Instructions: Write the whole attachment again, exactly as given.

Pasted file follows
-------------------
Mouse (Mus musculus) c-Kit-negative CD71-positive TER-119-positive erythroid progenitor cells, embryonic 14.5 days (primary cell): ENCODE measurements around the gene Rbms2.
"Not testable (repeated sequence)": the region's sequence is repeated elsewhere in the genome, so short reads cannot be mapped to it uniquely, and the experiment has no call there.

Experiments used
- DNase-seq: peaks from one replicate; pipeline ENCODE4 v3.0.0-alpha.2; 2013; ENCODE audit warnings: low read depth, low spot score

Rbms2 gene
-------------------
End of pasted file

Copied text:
Mouse (Mus musculus) c-Kit-negative CD71-positive TER-119-positive erythroid progenitor cells, embryonic 14.5 days (primary cell): ENCODE measurements around the gene Rbms2.
"Not testable (repeated sequence)": the region's sequence is repeated elsewhere in the genome, so short reads cannot be mapped to it uniquely, and the experiment has no call there.

Experiments used
- DNase-seq: peaks from one replicate; pipeline ENCODE4 v3.0.0-alpha.2; 2013; ENCODE audit warnings: low read depth, low spot score

Rbms2 gene